38. Penumadu D, Dean J (2000) Compressibility effect in evaluating the pore-size distribution of kaolin clay using mercury intrusion porosimetry. Can Geotech J 37(37):393–405Google Scholar
  39. Philipp T, Amann-Hildenbrand A, Laurich B, Desbois G, Littke R, Urai JL (2017) The effect of microstructural heterogeneity on pore size distribution and permeability in Opalinus Clay (Mont Terri, Switzerland): insights from an integrated study of laboratory fluid flow and pore morphology from BIB-SEM images. Geol Soc London SP454.3:85–106Google Scholar
  40. Rahardjo H, Aung KK, Leong EC, Rezaur RB (2004) Characteristics of residual soils in Singapore as formed by weathering. Eng Geol 73(1):157–169Google Scholar
  41. Reverberi A, Ferraiolo G, Peloso A (1966) Determination by experiment of the distribution function of the cylindrical macropores and ink bottles in porous systems. Ann Chim 56(12):1552–1561Google Scholar
  42. Salmas C, Androutsopoulos G (2001) Mercury porosimetry: contact angle hysteresis of materials with controlled pore structure. J Colloid Interface Sci 239(1):178–189Google Scholar
  43. Scheidegger AE (1957) The physics of flow through porous media. University of Toronto Press, Toronto, pp 1–353Google Scholar
  44. Schlueter EM, Zimmerman RW, Witherspoon PA, Cook NGW (1997) The fractal dimension of pores in sedimentary rocks and its influence on permeability. Eng Geol 48(3):199–215Google Scholar
  45. Seven K, Germann P (1981) Water flow in soil macropores II. A combined flow model. Eur J Soil Sci 32(1):15–29Google Scholar
  46. Shi FG, Zhang CZ, Zhang JB, Zhang XN, Yao J (2017) The changing pore-size distribution of swelling and shrinking soil revealed by nuclear magnetic resonance relaxometry. J Soils Sediments 17(1):61–69Google Scholar
  47. Simms PH, Yanful EK (2001) Measurement and estimation of pore shrinkage and pore distribution in a clayey till during soil-water characteristic curve tests. Can Geotech J 38(4):741–754Google Scholar
  48. Smithwick RW, Fuller EL (1984) A generalized analysis of hysteresis in mercury porosimetry. Powder Technol 38(2):165–173Google Scholar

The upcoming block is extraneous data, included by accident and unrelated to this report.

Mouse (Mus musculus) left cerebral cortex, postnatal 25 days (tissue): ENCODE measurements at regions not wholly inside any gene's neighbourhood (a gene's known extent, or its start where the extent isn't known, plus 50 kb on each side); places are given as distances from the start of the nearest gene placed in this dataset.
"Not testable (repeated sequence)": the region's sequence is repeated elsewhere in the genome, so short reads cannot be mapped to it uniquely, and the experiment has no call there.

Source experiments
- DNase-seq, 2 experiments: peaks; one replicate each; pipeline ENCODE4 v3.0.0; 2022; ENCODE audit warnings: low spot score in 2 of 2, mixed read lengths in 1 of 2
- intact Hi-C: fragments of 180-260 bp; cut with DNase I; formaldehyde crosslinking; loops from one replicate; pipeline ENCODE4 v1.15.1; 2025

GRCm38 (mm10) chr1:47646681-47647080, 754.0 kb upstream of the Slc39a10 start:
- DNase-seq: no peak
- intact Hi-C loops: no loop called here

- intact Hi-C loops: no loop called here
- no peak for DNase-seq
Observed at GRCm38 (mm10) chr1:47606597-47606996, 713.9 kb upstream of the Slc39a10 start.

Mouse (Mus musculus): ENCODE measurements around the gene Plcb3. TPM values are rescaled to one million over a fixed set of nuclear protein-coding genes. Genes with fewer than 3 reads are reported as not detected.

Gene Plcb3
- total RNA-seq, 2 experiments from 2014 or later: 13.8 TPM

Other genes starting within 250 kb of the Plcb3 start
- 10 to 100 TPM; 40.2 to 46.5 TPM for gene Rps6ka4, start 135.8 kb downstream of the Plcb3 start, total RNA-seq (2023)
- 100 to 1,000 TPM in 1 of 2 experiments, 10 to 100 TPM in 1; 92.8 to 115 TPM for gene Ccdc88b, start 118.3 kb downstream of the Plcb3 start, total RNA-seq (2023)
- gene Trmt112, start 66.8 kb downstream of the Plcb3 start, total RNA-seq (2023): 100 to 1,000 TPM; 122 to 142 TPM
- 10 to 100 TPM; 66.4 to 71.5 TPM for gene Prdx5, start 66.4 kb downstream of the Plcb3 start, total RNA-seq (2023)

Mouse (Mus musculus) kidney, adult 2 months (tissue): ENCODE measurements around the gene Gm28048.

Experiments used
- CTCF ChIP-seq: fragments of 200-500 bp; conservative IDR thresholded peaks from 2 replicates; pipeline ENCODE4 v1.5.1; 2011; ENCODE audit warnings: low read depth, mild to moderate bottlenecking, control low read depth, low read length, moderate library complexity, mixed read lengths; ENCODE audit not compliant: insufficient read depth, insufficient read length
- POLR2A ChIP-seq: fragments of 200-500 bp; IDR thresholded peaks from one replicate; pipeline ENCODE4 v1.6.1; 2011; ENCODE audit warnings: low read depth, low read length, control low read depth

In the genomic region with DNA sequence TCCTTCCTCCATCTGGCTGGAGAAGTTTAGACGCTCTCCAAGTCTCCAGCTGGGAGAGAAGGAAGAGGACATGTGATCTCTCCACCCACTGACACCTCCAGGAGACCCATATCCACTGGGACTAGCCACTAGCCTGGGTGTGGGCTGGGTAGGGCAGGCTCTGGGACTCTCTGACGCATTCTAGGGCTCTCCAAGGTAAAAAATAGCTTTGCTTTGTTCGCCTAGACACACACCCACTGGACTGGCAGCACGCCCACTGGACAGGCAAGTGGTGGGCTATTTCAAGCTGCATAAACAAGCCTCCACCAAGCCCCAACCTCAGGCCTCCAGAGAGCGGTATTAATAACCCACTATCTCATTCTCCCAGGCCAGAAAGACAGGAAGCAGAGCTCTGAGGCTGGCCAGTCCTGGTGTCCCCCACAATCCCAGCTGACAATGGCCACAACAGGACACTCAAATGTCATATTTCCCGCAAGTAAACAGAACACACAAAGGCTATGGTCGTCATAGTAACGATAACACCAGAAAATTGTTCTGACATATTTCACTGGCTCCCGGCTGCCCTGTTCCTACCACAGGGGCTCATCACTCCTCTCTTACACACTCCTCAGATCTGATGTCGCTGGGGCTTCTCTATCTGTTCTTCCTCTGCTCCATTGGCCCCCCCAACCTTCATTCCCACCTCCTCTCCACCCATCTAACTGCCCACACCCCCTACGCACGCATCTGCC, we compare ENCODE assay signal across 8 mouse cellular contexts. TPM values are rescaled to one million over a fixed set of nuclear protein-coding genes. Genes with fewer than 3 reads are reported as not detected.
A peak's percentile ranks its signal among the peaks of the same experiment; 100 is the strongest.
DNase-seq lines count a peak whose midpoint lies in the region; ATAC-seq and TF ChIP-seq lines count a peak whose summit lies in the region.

49. Sugita T, Sato T, Hirabayashi S, Nagao J, Jin Y, Kiyono F, Ebinuma T, Narita H (2012) A pore-scale numerical simulation method for estimating the permeability of sand sediment. Transp Porous Med 94(1):1–17Google Scholar
  50. Tanaka H, Locat J (1999) A microstructure investigation of Osaka Bay clay: the impact of microfossils on its mechanical behavior. Can Geotech J 36:493–508Google Scholar
  51. Tanaka H, Shiwakoti DR, Omukai N, Rito F, Locat J, Tanaka M (2003) Pore-size distribution of clayey soils measured by mercury intrusion porosimetry and its relation to hydraulic conductivity. Soils Found 43(6):63–73Google Scholar
  52. Tang YQ, Yan JJ (2015) Effect of freeze–thaw on hydraulic conductivity and microstructure of soft soil in Shanghai area. Environ Earth Sci 73(11):7679–7690Google Scholar
  53. Tavenas F, Leblond P, Jean P, Leroueil S (1983) The permeability of natural soft clays. Part I: methods of laboratory measurement. Can Geotech J 20(4):629–644Google Scholar
  54. Theodoropoulou MA, Sygouni V, Karoutsos V, Tsakiroglou CD (2005) Relative permeability and capillary pressure functions of porous media as related to the displacement growth pattern. Int J Multiphase Flow 31(10–11):1155–1180Google Scholar
  55. Tsakiroglou CD, Ioannidis MA (2008) Dual-porosity modelling of the pore structure and transport properties of a contaminated soil. Eur J Soil Sci 59(4):744–761Google Scholar
  56. Tsakiroglou CD, Kolonis GB, Roumeliotis TC, Payatakes AC (1997) Mercury penetration and snap-off in lenticular pores. J Colloid Interface Sci 193(2):259–272Google Scholar
  57. Tsetsekou A, Androutsopoulos G, Mann R (2010) Mercury porosimetry hysteresis and entrapment predictions based on a corrugated random pore model. Chem Eng Commun 110(1):1–29Google Scholar
  58. Wall GC, Brown RJC (1981) The determination of pore-size distributions from sorption isotherms and mercury penetration in interconnected pores: the application of percolation theory. J Colloid Interface Sci 82(1):141–149Google Scholar
  59. Wild S, Arabi M, Rowlands GO (1987) Relation between pore-size distribution, permeability, and cementitious gel formation in cured clay–lime systems. Mater Sci Technol 3(12):1005–1011Google Scholar
  60. Zhou J, Tang YQ (2015) Deformation mechanism of soft clay surrounding subway tunnel after artificial ground freezing. Dissertation, Shanghai, Tongji University (in Chinese)Google Scholar

Copyright information

© Springer-Verlag GmbH Germany, part of Springer Nature 2018

Authors and Affiliations

  1. 1.Key Laboratory of Geotechnical and Underground Engineering of Ministry of EducationTongji UniversityShanghaiChina
  2. 2.Department of Geotechnical Engineering, College of Civil EngineeringTongji UniversityShanghaiChina

Personalised recommendations